Also, exhaust pipe No2 (the rear pipe section) is described in the manual as containing a catalyst. I think it safe to say that the actual converter element is included in the case and pipe, respectively.
SCORE Treasurer & Membership Secretary
User avatar
Ian Linden
Steering Group
Steering Group
 
Posts: 4022
Images: 10
Joined: Fri Jan 18, 2002 21:58
Location: St Lawrence, Jersey, Channel Islands

Re: Catalytic Converter

Postby Collette Dobson » Tue Nov 05, 2019 11:44

Thanks for that. I have not taken ours off, so I don;t know what it looks like inside the container. I am wondering if one could modify something like this
https://www.louis-moto.co.uk/artikel/ak ... escription
if it was a suitable size.
Collette Dobson
Regular Contributor
Regular Contributor
 
Posts: 26
Images: 2
Joined: Tue Jan 22, 2002 11:11
Location: Lewes, UK

Re: Catalytic Converter

Postby Ian Linden » Wed Nov 06, 2019 00:41

As you are M reg., you don't need a cat, so why bother? If the car runs ok in it's present condition, just kill the fault lamp and drive on. If the cat is, or becomes blocked, I still think what I suggested in my 2nd post in this thread is the best solution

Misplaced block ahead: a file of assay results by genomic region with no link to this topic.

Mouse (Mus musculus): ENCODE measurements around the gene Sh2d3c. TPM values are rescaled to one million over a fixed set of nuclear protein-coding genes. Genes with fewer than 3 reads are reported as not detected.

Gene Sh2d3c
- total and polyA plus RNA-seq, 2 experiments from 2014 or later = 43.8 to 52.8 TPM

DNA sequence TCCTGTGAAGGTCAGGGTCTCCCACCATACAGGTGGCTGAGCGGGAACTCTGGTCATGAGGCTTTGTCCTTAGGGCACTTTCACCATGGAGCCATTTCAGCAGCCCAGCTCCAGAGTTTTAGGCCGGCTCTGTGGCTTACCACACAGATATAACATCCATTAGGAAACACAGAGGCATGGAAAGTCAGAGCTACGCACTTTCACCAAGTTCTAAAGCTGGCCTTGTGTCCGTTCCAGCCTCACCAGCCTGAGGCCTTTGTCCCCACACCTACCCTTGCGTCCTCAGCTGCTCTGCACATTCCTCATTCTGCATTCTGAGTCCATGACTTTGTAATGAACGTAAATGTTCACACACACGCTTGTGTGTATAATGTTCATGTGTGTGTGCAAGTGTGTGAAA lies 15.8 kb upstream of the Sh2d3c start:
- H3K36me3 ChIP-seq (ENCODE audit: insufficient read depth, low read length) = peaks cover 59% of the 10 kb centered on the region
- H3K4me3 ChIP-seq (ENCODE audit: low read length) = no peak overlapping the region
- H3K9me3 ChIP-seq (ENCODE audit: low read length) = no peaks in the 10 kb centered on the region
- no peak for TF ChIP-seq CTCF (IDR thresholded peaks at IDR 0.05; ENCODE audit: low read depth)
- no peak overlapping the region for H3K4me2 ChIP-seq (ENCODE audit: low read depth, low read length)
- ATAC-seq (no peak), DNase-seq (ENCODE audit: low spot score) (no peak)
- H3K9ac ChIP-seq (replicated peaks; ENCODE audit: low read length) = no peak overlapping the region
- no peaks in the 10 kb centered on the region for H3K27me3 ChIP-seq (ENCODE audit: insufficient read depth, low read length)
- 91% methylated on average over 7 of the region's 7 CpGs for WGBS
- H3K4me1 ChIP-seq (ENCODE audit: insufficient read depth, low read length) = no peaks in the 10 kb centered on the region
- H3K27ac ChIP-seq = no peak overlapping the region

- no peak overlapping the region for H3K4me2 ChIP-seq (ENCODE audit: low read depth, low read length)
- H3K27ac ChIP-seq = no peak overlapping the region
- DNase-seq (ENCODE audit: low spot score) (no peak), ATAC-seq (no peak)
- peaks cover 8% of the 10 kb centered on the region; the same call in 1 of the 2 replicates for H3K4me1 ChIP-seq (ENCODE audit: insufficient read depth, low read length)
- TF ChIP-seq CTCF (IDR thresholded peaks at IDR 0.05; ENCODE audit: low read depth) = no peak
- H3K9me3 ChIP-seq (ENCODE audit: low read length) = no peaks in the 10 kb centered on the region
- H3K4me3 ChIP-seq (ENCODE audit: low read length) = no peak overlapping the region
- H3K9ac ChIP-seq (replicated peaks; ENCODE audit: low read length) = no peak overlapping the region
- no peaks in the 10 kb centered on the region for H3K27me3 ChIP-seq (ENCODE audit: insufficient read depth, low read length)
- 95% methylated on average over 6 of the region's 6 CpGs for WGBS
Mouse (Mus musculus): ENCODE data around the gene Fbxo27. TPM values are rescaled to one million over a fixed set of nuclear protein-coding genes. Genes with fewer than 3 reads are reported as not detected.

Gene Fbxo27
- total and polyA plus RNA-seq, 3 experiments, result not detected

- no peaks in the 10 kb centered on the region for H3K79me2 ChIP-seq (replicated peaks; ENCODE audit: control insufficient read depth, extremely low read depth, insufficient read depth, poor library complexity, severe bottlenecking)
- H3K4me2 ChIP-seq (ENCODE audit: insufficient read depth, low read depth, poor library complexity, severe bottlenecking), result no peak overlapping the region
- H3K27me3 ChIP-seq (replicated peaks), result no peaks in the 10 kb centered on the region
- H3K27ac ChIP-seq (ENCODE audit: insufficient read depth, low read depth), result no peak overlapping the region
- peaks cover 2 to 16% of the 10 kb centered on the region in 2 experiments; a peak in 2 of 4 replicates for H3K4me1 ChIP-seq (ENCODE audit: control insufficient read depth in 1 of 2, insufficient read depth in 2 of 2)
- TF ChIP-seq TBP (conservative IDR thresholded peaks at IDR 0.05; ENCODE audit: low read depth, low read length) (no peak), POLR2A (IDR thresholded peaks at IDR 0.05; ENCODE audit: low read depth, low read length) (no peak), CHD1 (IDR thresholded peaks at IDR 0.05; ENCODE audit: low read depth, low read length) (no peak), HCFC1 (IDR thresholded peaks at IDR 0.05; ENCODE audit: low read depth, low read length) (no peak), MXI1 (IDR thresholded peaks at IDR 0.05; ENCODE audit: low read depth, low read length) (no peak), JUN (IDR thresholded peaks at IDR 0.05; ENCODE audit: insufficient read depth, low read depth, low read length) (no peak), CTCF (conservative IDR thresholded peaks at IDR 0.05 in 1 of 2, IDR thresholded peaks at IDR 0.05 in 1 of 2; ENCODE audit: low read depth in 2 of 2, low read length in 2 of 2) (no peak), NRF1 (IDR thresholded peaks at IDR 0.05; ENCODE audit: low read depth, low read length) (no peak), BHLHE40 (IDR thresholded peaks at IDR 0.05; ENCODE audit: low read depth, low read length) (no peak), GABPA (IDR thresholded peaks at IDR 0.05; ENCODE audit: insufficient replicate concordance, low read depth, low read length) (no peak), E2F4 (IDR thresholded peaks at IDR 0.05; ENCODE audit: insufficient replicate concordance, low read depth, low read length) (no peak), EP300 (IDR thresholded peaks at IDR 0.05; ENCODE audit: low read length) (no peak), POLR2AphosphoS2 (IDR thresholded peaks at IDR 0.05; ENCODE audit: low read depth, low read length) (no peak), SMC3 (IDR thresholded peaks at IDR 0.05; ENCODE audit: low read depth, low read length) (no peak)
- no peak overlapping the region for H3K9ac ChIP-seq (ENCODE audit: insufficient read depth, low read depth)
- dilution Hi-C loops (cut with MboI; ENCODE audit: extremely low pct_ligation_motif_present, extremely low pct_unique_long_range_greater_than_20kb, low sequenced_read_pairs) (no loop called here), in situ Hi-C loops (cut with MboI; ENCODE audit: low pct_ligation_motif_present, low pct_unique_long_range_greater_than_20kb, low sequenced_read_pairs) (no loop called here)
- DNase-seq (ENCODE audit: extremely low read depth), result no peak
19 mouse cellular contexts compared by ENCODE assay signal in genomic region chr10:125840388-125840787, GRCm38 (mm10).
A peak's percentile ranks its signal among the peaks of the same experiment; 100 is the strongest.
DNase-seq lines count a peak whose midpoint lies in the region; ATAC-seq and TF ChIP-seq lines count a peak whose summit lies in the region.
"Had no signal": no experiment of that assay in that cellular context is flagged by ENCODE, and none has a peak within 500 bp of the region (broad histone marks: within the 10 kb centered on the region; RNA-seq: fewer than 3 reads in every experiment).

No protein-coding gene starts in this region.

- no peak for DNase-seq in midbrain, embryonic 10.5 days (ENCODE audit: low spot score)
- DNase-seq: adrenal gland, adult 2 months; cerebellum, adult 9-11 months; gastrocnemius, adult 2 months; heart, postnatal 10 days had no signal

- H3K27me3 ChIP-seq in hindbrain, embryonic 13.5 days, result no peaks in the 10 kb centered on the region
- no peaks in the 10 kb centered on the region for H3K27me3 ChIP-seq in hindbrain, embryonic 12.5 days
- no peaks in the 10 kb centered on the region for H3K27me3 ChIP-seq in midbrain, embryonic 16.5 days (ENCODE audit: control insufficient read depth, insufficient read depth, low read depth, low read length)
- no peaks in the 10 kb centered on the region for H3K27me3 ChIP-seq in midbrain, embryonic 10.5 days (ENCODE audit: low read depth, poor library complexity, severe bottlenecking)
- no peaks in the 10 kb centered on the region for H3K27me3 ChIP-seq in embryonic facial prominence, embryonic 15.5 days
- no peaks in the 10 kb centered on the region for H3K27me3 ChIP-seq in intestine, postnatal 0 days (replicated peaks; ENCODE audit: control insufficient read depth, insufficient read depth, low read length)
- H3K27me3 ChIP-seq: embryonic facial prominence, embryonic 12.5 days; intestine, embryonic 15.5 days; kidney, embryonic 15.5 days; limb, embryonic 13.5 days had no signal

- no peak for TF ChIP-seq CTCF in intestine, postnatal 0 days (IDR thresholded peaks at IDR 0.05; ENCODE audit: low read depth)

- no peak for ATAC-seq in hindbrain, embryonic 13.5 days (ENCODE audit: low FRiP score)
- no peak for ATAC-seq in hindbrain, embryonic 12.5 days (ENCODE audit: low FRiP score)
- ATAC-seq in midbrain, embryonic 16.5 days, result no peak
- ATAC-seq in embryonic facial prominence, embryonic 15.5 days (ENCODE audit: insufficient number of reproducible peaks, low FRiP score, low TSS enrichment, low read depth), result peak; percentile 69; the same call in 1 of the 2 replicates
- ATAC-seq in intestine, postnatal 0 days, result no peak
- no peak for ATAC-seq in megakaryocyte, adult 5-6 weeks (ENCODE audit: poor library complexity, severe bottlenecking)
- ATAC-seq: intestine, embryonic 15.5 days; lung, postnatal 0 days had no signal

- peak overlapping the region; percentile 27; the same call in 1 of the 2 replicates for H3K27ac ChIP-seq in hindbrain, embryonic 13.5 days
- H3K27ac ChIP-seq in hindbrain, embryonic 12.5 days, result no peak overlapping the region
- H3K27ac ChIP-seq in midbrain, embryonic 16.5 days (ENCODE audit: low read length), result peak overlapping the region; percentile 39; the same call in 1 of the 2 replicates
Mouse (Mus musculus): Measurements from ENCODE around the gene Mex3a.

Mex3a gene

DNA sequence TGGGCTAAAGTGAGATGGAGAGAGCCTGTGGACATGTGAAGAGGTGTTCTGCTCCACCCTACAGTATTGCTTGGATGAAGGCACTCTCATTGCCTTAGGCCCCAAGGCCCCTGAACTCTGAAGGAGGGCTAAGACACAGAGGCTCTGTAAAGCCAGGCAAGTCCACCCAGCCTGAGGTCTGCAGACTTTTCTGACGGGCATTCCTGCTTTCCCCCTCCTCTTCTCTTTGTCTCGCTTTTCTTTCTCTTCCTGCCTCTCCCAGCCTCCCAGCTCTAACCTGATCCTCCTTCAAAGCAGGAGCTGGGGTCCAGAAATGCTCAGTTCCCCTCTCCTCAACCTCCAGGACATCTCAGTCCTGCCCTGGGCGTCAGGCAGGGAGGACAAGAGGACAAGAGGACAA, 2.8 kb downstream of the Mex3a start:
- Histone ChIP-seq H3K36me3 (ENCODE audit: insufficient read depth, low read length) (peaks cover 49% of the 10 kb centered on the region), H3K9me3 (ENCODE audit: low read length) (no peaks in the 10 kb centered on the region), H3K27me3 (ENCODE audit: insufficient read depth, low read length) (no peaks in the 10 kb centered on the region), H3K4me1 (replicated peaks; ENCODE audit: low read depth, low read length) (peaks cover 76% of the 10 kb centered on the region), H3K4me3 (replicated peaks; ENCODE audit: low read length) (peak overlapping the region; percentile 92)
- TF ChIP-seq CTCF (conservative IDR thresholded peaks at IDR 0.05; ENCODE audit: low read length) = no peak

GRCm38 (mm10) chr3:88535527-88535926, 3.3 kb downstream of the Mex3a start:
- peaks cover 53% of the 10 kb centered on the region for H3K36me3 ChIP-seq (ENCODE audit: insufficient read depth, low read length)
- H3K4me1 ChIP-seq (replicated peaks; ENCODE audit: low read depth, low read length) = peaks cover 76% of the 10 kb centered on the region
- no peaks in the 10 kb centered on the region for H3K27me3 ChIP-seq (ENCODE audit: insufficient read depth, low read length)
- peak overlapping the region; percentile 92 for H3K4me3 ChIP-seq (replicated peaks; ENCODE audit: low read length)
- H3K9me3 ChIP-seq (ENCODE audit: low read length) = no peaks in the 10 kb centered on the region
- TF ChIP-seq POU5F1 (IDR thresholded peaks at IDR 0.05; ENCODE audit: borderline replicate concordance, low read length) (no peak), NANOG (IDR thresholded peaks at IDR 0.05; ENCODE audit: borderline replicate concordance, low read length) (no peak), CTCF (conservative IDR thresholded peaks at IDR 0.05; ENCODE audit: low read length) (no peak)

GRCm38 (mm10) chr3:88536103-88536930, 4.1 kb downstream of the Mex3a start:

SCORE Treasurer & Membership Secretary
User avatar
Ian Linden
Steering Group
Steering Group
 
Posts: 4022
Images: 10
Joined: Fri Jan 18, 2002 21:58
Location: St Lawrence, Jersey, Channel Islands

Re: Catalytic Converter

Postby Collette Dobson » Wed Nov 06, 2019 13:14

You are probably right and I could just be creating a big job. Always seems a shame to not have something working like it should though.

As the car is running fine it is probably all down to when I get around to taking the thing apart - which could well be months away!
Collette Dobson
Regular Contributor
Regular Contributor
 
Posts: 26
Images: 2
Joined: Tue Jan 22, 2002 11:11
Location: Lewes, UK


Return to General

Who is online

Users browsing this forum: No registered users and 0 guests